Leveraging Reputation: Guidaticums in Medieval Spain
Smith, Daniel J. (George Mason University)
The ability of traditional reputational mechanisms to facilitate wide scale self-enforcing exchange becomes severely limited as the number of agents, or their social distance, increases. While ex ante signaling mechanisms can be used to reduce social distance, the cost of ex ante signaling is inhibiting for traveling merchants; precisely those merchants engaging in wide scale trade. This paper extends this literature by showing how a traveling merchant can leverage the reputation of a sedentary merchant through a legal document that makes the sedentary merchant liable in their local court for any fraudulent exchanges conducted by the traveling merchant. Medieval Spain, where Christians, Jews and Muslims coexisted in close proximity under competing legal systems is used to demonstrate the operation of such a device.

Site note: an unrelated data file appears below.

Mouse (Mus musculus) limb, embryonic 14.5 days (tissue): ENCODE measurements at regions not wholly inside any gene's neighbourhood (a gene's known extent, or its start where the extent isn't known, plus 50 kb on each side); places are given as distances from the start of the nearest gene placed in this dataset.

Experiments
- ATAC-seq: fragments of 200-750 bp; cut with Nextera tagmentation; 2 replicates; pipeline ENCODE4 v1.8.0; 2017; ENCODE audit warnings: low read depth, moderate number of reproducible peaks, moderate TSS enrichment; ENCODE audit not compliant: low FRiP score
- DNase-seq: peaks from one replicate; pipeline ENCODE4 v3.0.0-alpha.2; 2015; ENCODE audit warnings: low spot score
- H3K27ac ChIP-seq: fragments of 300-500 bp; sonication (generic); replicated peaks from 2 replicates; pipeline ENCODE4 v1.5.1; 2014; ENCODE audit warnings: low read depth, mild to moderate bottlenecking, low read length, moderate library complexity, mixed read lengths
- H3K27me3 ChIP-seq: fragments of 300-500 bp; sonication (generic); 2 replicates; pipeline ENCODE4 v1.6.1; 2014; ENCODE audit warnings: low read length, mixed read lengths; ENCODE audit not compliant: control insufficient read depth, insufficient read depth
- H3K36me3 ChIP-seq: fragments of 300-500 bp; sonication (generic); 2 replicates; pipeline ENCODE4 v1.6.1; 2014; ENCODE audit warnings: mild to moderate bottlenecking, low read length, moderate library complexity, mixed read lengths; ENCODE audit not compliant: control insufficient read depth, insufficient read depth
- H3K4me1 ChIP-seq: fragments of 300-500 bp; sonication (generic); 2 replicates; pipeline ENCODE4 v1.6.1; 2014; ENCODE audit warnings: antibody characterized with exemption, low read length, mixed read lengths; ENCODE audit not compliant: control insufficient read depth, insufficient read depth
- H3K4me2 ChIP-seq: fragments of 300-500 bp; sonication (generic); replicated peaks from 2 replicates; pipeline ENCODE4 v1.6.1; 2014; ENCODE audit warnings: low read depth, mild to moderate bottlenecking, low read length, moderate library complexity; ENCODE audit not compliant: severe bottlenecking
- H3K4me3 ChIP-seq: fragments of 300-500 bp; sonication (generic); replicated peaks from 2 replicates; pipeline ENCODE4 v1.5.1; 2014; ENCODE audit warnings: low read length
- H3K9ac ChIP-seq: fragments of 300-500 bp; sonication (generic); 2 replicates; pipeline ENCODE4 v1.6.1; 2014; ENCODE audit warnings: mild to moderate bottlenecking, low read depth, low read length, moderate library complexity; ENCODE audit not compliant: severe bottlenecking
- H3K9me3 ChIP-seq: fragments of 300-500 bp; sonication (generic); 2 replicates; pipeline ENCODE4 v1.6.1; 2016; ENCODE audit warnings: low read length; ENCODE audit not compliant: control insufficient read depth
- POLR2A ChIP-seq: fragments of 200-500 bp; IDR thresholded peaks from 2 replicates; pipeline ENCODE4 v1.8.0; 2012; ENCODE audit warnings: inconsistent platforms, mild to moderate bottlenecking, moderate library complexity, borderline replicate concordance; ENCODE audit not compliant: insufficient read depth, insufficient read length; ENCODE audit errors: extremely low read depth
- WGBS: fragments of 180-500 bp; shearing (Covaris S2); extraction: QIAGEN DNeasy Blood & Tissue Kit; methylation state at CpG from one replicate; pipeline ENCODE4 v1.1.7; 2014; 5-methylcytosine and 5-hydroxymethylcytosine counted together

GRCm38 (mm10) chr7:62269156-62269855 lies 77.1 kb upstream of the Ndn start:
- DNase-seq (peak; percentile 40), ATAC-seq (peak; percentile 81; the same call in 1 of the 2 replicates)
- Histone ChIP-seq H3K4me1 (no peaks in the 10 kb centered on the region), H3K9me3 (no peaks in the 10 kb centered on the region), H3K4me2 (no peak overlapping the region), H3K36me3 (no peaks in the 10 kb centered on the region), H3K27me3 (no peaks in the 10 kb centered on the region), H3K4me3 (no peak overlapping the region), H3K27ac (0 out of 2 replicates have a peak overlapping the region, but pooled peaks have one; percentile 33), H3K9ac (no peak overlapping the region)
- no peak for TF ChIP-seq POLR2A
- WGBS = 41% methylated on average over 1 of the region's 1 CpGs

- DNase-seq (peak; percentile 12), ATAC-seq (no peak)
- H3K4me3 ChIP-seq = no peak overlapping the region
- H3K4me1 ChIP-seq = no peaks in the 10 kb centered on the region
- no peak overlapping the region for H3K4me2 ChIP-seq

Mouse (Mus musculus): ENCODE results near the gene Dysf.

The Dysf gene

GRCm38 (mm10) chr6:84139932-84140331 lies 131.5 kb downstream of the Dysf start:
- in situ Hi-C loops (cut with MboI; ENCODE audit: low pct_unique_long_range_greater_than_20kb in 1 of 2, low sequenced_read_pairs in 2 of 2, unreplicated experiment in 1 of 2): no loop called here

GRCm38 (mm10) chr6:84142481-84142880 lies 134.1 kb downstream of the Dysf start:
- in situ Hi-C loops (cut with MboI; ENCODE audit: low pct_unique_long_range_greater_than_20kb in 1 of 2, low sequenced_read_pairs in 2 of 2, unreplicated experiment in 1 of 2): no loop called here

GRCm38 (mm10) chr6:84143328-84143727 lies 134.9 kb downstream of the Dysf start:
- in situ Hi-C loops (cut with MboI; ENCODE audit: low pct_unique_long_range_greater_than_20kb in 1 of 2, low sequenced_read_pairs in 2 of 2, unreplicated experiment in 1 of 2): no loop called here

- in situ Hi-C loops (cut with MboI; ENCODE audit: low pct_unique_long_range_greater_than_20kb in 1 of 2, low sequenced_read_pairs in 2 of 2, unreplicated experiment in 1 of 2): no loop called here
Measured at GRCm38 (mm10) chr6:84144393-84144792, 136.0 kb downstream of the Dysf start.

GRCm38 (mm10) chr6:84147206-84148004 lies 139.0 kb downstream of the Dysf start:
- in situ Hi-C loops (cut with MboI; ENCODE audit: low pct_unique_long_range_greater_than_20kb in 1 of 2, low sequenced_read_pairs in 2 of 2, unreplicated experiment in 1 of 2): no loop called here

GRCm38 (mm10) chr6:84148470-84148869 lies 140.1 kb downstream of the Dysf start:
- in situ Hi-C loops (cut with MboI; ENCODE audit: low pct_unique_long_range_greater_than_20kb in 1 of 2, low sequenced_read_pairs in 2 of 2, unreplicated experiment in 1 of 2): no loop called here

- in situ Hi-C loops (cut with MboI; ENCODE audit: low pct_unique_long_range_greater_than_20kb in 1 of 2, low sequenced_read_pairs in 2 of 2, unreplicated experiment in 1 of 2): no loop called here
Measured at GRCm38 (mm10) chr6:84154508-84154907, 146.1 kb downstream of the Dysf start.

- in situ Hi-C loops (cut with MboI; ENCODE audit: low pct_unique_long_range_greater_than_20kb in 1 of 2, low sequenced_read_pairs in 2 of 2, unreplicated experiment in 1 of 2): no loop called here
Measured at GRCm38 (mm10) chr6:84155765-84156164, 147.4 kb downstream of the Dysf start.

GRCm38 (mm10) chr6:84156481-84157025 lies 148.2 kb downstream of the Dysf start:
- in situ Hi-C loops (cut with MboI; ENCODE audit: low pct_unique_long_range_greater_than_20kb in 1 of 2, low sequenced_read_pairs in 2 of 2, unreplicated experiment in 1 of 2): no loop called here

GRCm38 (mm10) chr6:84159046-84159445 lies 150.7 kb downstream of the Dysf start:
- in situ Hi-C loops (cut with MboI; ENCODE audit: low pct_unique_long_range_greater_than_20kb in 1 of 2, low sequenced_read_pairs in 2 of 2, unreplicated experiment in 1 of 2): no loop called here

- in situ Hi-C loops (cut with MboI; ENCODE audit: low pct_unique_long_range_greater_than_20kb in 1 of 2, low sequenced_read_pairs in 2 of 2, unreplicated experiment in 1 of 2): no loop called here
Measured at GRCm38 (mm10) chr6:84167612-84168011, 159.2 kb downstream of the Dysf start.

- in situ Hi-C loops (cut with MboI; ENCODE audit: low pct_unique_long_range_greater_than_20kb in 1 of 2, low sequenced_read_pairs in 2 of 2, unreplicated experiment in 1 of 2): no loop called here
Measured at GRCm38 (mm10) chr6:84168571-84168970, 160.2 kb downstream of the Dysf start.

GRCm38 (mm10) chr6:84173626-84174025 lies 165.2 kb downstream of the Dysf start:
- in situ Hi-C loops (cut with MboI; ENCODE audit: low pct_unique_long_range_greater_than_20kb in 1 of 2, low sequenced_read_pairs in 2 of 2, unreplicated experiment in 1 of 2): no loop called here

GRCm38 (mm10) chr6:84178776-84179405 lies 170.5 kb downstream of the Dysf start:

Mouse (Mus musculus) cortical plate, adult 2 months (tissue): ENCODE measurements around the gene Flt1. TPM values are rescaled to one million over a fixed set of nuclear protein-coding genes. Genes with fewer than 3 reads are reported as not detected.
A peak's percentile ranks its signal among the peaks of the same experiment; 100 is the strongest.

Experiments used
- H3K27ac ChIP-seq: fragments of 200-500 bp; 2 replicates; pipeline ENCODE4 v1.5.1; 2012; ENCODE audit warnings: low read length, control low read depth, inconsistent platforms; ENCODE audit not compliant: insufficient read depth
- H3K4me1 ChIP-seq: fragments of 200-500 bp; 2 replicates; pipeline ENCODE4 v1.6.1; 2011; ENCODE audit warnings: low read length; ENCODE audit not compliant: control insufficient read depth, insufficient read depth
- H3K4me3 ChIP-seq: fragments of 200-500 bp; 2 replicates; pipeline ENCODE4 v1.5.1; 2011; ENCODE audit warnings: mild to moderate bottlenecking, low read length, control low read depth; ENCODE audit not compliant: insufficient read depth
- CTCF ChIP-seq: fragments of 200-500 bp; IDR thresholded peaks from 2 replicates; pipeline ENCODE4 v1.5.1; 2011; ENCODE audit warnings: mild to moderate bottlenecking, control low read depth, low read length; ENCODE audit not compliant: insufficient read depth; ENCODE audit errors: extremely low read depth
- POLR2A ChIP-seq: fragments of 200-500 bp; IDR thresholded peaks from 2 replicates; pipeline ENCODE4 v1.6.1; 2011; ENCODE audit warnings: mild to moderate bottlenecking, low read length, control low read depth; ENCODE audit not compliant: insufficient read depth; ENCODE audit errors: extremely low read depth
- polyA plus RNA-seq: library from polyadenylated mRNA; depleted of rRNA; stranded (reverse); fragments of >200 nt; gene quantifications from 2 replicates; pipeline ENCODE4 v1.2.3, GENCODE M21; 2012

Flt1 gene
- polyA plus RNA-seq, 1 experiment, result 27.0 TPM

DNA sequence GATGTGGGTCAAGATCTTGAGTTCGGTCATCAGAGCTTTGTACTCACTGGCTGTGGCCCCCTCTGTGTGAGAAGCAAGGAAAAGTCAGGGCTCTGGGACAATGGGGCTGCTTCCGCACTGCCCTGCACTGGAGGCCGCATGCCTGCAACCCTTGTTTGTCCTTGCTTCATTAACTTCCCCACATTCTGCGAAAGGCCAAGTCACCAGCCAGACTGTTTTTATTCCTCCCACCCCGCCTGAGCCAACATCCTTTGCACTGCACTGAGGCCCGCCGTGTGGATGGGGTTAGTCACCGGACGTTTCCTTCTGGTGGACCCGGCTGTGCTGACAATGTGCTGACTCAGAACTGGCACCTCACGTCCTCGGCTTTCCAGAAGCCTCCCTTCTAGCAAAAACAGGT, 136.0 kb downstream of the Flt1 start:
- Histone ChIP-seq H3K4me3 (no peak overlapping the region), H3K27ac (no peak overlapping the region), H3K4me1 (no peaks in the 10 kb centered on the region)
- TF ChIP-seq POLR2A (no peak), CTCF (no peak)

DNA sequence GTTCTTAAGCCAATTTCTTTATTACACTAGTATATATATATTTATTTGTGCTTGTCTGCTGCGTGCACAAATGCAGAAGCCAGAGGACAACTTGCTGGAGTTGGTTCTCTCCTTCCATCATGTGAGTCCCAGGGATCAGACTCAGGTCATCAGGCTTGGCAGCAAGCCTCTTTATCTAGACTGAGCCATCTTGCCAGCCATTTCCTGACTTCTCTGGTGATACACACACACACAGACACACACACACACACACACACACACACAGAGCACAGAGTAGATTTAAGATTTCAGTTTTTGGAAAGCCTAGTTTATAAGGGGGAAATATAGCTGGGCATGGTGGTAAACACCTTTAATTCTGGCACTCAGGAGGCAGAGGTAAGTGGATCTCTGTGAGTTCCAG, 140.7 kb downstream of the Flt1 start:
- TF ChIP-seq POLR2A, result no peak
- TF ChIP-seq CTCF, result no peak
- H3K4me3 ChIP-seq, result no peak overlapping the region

There has been a growing body of literature examining how reputational mechanisms can be extended in order to facilitate self-enforcing exchange. Greif (2002) examines how community responsibility systems can emerge to facilitate impersonal trade without centralized authority. With small enough groups, homogenous members, and an accurate way of assessing group affiliation, members of one group can be held responsible as a whole for any transgression by a member of their own group towards a member of another group.